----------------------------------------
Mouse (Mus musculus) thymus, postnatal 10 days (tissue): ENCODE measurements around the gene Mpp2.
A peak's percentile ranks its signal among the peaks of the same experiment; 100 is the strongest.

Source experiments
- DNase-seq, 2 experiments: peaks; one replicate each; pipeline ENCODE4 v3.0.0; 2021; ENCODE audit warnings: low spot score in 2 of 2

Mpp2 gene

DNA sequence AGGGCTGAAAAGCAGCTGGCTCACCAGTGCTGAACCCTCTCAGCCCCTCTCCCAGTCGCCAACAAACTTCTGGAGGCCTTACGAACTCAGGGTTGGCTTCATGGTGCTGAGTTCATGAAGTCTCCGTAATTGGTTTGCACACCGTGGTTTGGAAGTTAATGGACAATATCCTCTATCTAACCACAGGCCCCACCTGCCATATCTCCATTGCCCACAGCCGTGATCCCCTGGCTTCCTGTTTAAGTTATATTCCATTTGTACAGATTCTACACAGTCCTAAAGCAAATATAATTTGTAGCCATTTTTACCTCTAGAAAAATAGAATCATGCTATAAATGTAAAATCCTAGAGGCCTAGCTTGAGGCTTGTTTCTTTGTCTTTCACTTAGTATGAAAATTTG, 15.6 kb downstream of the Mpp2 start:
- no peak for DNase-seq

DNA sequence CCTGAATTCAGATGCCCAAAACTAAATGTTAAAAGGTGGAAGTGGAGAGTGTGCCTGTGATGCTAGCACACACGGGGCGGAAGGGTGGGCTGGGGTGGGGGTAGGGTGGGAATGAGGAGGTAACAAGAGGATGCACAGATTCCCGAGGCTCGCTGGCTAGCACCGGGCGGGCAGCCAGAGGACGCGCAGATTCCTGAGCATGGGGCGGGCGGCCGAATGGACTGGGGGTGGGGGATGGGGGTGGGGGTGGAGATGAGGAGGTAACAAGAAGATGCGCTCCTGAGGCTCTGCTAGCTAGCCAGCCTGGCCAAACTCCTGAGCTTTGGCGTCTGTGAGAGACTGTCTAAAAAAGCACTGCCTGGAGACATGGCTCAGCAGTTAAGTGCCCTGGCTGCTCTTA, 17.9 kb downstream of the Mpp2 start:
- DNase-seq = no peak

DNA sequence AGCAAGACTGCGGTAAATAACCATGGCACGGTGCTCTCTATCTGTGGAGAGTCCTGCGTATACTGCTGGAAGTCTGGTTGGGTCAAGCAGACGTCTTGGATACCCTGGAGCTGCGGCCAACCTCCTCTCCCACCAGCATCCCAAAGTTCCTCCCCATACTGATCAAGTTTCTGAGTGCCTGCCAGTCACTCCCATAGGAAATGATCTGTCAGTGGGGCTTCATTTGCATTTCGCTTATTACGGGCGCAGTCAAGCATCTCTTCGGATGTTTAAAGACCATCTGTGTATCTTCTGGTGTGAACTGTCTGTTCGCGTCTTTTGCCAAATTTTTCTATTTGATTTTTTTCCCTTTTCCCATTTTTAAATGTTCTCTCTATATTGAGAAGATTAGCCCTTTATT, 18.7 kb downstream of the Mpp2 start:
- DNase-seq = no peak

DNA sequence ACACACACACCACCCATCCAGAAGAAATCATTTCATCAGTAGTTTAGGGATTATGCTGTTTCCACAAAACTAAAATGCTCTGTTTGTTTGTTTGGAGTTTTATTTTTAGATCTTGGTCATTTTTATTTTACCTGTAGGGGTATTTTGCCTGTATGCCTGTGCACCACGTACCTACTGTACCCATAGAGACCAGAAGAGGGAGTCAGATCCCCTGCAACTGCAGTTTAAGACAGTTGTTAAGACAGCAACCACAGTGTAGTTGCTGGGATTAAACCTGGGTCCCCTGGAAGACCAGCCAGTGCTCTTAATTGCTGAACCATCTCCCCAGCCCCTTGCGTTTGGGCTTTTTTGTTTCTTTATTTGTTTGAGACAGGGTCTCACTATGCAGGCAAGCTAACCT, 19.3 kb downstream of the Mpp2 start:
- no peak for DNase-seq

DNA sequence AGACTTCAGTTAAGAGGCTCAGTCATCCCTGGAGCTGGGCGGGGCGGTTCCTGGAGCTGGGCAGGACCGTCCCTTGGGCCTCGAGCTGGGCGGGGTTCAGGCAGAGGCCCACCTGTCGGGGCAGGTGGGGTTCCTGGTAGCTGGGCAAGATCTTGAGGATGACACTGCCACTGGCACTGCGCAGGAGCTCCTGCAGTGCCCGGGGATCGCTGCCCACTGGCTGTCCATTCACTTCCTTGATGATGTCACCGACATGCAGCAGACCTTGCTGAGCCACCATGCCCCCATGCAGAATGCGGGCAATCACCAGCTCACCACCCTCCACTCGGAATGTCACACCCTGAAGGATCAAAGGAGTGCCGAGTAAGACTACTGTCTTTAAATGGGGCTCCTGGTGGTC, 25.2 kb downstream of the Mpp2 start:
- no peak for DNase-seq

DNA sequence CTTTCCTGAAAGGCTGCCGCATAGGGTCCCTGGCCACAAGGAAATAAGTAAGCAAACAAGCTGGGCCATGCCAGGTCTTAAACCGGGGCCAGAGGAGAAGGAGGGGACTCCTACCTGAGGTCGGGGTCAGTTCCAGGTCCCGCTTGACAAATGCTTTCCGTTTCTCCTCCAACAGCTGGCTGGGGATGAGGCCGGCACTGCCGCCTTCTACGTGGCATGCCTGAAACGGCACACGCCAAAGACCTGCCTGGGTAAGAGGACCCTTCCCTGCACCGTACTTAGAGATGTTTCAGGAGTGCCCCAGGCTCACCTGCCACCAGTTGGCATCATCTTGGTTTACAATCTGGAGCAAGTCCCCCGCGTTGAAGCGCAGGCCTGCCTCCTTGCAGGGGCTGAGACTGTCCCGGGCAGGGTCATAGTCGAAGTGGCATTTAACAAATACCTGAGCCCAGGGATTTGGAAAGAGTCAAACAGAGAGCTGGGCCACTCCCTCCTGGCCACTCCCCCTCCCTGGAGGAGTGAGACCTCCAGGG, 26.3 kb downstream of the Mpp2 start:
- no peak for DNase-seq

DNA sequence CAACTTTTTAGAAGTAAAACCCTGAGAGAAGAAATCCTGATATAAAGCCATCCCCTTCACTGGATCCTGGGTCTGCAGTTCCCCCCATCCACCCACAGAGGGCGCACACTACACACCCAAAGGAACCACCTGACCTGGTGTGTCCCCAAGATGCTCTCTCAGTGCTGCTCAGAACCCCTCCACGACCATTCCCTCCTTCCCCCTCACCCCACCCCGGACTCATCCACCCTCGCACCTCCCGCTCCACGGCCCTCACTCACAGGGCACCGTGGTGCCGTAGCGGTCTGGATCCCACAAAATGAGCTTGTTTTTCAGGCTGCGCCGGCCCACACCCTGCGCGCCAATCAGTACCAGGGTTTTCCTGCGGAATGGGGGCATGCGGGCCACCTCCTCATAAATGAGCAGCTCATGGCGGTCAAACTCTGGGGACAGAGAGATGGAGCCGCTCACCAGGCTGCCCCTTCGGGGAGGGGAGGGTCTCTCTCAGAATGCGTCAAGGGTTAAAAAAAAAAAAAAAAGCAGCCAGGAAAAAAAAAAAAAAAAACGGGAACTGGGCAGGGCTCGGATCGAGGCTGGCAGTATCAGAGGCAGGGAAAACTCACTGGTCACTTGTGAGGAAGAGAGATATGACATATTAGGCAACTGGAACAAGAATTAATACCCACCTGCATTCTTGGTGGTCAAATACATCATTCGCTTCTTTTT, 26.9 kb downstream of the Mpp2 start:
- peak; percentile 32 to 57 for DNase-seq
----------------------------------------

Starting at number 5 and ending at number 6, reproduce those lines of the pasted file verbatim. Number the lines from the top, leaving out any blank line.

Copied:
Mpp2 gene

DNA sequence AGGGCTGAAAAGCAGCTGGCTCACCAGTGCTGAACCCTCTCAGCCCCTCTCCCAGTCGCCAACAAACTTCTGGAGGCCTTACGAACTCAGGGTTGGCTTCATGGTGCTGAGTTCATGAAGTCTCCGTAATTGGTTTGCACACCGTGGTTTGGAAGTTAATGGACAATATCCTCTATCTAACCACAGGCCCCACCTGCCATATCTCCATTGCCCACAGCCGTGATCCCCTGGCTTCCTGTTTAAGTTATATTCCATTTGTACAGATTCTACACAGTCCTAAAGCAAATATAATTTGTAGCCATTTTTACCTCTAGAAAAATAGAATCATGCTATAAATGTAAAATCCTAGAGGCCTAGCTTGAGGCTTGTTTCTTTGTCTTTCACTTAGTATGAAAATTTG, 15.6 kb downstream of the Mpp2 start: